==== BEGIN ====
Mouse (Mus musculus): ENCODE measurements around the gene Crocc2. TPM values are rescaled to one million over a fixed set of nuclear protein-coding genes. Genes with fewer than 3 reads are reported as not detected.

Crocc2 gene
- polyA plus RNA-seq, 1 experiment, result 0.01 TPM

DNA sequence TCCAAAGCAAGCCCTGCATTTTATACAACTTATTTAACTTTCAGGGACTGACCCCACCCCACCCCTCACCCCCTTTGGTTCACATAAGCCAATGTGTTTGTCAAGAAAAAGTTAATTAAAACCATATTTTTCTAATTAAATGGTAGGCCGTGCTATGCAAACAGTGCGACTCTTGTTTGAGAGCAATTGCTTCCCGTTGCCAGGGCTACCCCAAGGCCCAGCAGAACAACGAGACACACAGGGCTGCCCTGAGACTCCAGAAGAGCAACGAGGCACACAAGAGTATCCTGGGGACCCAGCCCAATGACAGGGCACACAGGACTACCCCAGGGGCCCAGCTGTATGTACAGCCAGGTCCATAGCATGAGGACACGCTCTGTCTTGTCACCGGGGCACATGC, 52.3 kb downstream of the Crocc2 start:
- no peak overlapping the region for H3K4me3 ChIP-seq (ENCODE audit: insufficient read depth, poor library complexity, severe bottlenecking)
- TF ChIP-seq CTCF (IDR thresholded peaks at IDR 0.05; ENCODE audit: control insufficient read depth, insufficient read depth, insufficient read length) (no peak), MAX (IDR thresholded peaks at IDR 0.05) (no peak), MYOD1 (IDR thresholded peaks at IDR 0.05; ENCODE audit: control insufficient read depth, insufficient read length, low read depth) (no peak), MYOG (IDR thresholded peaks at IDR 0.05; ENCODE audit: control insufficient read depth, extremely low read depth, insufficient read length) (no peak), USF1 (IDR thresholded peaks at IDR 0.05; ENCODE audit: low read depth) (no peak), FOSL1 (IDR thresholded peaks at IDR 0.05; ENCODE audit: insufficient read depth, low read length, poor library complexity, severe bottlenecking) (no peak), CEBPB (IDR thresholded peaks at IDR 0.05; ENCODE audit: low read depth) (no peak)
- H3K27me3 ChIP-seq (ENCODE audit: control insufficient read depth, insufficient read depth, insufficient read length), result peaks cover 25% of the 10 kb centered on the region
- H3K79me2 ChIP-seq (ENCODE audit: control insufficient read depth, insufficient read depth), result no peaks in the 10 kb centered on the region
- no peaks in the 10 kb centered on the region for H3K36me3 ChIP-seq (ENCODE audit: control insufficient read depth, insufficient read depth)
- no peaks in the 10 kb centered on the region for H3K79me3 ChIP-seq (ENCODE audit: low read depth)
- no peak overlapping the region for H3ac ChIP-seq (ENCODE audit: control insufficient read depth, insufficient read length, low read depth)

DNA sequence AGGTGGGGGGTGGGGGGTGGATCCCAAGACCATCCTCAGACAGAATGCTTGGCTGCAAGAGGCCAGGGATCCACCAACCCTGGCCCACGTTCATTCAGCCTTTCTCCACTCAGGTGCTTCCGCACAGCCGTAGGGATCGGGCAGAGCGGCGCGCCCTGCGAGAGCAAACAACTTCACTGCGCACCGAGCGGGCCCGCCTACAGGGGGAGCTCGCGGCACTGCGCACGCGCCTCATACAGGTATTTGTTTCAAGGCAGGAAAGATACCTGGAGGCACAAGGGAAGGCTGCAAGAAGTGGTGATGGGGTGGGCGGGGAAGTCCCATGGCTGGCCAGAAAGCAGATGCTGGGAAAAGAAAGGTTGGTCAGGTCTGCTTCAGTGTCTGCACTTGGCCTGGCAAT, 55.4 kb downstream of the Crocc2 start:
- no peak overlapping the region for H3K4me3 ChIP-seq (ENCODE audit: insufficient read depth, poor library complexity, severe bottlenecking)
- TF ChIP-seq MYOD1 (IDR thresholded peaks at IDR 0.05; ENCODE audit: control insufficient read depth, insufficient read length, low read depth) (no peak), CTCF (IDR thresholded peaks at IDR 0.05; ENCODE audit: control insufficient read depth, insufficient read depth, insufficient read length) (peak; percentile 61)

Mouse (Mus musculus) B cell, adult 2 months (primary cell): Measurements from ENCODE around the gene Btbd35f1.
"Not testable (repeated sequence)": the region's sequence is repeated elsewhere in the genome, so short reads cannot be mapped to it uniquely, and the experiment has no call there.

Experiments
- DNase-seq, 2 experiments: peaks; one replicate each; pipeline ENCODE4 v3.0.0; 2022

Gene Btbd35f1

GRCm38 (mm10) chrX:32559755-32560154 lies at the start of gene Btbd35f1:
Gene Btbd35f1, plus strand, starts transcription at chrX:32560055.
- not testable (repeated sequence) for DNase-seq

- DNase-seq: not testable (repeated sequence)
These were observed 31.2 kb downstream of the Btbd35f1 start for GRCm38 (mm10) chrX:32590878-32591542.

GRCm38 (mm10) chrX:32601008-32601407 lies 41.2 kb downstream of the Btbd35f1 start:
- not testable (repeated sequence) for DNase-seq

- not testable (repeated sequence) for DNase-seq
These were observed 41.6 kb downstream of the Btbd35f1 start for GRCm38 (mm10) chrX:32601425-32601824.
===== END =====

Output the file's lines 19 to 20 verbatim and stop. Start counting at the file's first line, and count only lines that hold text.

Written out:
Gene Btbd35f1

GRCm38 (mm10) chrX:32559755-32560154 lies at the start of gene Btbd35f1: